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Cover image for It's working, why change it? - Code Review Chronicles

It's working, why change it? - Code Review Chronicles

dvddpl profile image Davide de Paolis ・3 min read

I am pretty sure it happened to you many times to not agree on a comment you received in your Merge/Pull Request.

Cmon, this comment is just about style. The code is working. why should I change it?
...and by the way. I like my style best.

go on arguing, just wait I get some popcorns

When something like that happens, and we try and manage to let it happen very rarely (over time we all grew similar coding habit and styles - and many time we don't consider code style so important to block a ticket from being blocked by minor details), we normally stop the discussion and start a quick poll on slack.

Which snippet do you like the most?

Some of you might think of two kids arguing for a toy and calling for Mama - with the winner grinning full of pride afterwards, but it is actually a very democratical process that always spawns interesting things. ( and never lasts more than 5 minutes - while a discussion could go on over and over).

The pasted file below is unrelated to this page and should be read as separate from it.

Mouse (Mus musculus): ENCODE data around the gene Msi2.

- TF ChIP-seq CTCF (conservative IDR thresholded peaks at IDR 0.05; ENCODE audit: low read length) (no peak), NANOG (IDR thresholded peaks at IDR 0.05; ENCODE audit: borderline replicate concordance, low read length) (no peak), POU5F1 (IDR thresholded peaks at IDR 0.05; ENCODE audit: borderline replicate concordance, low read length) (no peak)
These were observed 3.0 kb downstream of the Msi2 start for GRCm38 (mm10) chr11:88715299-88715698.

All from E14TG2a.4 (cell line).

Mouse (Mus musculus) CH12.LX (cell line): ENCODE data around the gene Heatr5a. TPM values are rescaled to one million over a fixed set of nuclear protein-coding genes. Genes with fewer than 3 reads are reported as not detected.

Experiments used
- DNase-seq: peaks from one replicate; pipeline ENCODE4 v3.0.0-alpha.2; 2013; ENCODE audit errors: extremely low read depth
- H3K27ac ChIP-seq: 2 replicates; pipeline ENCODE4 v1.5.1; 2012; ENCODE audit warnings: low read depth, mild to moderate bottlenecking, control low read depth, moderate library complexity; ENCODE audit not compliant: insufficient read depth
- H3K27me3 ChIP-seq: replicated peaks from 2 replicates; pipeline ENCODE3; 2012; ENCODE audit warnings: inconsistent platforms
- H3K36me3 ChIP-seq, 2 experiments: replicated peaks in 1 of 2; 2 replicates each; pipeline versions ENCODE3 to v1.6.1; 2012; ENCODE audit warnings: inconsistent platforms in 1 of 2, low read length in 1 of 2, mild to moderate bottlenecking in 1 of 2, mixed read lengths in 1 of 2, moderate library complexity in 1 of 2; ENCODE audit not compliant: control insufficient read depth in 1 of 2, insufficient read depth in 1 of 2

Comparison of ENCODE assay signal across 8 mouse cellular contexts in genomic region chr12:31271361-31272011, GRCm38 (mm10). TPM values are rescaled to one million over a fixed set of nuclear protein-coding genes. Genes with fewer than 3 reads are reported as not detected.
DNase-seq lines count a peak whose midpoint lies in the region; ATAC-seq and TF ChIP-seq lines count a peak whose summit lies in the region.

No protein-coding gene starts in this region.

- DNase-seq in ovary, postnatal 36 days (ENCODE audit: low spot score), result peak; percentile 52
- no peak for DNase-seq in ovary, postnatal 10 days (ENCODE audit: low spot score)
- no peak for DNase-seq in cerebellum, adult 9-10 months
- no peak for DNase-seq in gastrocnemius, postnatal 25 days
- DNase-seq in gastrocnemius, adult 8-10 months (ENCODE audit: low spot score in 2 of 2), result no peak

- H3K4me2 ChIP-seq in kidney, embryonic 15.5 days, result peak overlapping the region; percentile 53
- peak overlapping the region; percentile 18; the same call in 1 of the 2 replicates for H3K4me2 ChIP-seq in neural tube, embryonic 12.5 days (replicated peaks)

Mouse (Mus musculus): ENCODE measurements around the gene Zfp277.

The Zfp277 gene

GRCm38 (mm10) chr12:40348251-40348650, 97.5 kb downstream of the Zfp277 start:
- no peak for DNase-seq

Recently - I received a Poll in Slack with this snippet, about loading modules based on a specific value.

A)

const adapter = context.animal === 'dog'
            ? require('./animal-adapters/dog')
            : context.animal === 'cat'
            ? require('./animal-adapters/cat')
            : require('./animal-adapters/fish')

vs
B)

let adapter
switch(context.animal) {
    case 'dog': adapter = require('./animal-adapters/dog'); break;
    case 'cat': adapter = require('./animal-adapters/cat'); break;
    case 'fish': adapter = require('./animal-adapters/fish'); break;
}

?

Fight!

I usually like ternary operators because they are very useful for one-liners, but never use them when they are nested because I find them hard to read, on the other hand... I wasn't that happy with the switch either.

A separate function would allow more flexibility and return immediately without assigning the value - and also provide a default.

const getAdapter = (animal) =>{
    switch (animal ) {